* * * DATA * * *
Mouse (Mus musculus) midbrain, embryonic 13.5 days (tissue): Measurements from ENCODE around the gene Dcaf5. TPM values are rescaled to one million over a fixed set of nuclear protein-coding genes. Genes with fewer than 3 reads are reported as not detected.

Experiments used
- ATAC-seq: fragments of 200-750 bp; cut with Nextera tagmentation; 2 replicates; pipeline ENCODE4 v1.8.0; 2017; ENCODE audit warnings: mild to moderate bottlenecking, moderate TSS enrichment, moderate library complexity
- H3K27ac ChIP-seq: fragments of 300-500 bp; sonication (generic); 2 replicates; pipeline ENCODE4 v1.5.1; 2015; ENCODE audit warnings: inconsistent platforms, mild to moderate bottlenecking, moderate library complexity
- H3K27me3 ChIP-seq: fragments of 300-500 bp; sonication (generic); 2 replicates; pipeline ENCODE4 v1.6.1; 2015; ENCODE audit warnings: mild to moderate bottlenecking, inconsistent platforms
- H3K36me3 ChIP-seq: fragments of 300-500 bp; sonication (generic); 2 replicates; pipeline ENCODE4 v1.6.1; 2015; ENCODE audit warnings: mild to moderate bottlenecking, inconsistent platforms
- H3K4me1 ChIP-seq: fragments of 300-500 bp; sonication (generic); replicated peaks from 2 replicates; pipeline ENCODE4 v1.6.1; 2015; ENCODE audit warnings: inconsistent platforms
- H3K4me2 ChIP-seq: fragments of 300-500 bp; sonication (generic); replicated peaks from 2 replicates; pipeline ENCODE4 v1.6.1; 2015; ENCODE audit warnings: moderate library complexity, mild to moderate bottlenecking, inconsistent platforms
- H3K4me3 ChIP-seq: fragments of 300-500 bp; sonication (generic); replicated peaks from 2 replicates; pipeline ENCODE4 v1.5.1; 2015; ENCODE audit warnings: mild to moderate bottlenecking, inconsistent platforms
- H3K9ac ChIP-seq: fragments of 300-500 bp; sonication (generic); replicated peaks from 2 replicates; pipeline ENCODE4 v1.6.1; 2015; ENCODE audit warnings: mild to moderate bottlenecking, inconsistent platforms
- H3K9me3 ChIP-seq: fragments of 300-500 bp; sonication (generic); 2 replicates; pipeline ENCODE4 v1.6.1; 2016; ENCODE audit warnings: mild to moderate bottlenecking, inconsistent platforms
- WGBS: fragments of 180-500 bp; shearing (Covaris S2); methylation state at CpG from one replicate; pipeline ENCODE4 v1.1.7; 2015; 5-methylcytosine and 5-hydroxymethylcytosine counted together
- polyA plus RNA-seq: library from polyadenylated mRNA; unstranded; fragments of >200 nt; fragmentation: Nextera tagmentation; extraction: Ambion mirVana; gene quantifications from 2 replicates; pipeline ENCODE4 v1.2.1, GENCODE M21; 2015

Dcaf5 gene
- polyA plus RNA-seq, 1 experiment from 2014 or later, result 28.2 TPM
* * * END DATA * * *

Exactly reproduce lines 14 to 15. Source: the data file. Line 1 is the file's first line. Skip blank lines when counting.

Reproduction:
Dcaf5 gene
- polyA plus RNA-seq, 1 experiment from 2014 or later, result 28.2 TPM